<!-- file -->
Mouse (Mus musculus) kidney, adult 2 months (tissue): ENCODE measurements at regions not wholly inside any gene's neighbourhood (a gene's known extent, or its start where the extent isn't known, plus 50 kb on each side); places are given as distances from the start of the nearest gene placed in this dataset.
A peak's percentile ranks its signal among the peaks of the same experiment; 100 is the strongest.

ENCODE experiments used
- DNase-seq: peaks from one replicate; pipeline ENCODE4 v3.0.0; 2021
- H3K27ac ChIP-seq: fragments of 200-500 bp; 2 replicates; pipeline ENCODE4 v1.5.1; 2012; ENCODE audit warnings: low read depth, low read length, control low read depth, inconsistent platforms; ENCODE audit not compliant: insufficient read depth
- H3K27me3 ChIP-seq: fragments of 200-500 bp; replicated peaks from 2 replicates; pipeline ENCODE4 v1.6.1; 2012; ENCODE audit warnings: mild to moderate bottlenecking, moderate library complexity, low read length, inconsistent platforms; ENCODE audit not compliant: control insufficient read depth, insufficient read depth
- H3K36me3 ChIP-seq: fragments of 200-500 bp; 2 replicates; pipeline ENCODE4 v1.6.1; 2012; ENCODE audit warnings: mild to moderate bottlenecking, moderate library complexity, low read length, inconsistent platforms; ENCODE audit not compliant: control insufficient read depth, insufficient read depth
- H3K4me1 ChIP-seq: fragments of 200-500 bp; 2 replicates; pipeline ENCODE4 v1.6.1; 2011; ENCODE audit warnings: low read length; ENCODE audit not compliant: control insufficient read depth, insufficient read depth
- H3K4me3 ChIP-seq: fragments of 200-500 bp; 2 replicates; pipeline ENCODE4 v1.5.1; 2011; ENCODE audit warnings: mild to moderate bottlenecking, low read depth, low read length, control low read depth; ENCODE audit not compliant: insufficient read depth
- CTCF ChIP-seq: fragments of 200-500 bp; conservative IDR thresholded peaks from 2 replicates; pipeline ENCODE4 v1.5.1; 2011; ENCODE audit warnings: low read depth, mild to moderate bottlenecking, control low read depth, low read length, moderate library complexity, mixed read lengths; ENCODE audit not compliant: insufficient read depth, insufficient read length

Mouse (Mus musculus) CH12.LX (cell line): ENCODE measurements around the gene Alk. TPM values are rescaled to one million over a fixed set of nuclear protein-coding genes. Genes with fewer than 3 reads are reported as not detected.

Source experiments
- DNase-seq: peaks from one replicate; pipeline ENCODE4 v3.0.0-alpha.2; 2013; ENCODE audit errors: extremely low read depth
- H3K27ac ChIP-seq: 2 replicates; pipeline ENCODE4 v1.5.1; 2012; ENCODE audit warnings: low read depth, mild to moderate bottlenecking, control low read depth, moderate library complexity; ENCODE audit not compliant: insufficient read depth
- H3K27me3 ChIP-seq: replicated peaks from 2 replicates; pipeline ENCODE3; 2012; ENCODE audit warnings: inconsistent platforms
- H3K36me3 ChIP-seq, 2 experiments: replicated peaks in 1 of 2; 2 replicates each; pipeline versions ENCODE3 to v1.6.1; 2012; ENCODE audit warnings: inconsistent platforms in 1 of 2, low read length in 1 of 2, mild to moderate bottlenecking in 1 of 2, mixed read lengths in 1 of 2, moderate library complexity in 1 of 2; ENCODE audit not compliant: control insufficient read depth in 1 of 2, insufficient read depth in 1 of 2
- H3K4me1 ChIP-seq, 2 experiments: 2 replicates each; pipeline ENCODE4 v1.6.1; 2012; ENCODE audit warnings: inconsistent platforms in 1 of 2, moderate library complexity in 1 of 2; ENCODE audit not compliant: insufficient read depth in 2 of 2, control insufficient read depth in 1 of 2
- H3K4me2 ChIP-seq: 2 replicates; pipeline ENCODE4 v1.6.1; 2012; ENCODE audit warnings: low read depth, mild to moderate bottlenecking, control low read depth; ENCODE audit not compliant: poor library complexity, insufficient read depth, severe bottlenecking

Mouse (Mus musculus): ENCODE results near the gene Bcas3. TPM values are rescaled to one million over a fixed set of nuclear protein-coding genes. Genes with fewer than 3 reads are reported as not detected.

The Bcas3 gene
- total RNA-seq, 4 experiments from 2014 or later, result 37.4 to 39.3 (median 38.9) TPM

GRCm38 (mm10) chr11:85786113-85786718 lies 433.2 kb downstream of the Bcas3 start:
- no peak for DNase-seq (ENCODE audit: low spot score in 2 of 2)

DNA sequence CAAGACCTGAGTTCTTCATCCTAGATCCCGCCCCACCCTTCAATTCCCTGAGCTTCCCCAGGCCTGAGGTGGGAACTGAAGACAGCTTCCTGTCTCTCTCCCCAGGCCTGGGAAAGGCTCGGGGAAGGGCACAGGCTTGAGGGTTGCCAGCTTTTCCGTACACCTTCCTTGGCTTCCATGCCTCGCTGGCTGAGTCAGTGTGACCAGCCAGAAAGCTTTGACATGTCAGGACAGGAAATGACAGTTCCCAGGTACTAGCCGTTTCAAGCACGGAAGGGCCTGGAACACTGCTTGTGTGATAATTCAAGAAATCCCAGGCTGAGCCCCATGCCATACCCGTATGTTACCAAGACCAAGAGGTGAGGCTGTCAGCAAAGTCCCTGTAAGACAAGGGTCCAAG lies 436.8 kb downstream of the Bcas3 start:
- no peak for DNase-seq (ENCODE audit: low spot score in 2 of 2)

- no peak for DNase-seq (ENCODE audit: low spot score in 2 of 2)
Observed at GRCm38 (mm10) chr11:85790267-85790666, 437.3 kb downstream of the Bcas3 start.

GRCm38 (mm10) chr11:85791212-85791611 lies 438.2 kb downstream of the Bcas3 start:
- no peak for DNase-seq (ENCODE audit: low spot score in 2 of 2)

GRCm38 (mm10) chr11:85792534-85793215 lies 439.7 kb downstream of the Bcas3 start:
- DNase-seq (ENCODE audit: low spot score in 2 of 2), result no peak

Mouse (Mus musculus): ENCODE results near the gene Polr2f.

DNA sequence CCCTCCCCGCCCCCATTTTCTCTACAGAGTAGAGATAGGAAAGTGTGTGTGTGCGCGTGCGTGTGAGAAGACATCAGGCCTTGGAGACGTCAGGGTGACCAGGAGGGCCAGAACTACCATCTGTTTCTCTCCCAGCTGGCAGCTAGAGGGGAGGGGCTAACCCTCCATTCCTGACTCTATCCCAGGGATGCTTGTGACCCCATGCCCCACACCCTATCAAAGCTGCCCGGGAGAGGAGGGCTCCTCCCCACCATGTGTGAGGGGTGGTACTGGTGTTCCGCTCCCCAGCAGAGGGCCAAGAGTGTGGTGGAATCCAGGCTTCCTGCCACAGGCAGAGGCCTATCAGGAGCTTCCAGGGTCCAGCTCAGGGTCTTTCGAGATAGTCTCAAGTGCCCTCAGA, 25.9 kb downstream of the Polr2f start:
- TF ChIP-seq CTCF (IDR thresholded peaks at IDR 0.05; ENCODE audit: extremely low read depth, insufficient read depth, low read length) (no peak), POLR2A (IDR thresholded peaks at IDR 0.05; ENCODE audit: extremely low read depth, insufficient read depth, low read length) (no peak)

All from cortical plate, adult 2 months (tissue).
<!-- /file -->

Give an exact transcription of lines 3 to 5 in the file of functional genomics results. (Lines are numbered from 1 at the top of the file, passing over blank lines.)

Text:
ENCODE experiments used
- DNase-seq: peaks from one replicate; pipeline ENCODE4 v3.0.0; 2021
- H3K27ac ChIP-seq: fragments of 200-500 bp; 2 replicates; pipeline ENCODE4 v1.5.1; 2012; ENCODE audit warnings: low read depth, low read length, control low read depth, inconsistent platforms; ENCODE audit not compliant: insufficient read depth